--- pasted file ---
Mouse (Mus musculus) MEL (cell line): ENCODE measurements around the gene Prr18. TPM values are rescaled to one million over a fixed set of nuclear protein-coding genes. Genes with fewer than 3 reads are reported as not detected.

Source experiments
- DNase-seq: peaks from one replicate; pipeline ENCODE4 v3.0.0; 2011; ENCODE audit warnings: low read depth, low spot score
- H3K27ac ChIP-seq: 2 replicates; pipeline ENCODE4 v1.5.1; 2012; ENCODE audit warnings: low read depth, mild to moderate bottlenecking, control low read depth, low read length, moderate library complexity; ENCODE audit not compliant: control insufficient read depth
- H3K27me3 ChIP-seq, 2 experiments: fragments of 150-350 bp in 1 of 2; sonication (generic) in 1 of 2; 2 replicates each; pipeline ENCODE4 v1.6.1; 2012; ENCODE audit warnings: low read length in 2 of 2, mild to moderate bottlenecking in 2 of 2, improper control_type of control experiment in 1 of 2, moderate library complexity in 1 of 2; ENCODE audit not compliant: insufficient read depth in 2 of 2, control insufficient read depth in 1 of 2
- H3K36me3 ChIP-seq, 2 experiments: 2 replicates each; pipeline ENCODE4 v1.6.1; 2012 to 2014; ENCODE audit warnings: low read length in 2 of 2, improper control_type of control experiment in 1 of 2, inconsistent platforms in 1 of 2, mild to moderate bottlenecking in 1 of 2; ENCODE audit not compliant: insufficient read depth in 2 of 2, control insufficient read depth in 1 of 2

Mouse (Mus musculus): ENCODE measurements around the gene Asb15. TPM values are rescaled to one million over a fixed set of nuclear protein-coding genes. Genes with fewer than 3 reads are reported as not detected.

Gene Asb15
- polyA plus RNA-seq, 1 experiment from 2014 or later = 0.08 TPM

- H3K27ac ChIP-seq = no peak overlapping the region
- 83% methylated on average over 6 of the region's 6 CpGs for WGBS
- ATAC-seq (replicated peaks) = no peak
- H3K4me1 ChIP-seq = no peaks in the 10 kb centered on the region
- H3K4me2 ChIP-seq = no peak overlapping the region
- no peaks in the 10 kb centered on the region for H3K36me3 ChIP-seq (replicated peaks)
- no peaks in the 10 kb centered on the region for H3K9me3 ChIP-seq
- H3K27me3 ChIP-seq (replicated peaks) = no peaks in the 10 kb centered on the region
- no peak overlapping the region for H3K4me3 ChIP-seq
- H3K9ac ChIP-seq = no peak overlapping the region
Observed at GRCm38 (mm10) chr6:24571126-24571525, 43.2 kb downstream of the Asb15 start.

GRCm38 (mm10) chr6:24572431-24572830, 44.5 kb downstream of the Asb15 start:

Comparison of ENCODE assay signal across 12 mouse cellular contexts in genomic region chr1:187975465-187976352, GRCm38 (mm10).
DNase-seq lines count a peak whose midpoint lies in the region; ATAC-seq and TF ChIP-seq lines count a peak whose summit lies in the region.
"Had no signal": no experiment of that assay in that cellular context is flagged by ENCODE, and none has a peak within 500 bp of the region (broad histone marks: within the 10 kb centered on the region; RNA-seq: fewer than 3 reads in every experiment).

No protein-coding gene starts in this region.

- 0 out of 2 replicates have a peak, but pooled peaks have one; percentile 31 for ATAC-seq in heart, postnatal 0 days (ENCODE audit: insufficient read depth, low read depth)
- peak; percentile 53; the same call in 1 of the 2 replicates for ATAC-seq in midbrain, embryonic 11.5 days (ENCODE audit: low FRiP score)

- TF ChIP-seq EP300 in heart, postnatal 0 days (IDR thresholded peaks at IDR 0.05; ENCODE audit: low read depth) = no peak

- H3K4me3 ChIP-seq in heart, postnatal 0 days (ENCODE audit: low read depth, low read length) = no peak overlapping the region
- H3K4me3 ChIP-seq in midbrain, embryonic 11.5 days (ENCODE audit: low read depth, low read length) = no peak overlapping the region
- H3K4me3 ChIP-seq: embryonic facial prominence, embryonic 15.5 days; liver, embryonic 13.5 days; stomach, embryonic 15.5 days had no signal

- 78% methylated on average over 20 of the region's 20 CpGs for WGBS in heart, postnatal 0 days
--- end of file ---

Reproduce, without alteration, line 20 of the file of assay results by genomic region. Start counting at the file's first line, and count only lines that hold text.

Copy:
Observed at GRCm38 (mm10) chr6:24571126-24571525, 43.2 kb downstream of the Asb15 start.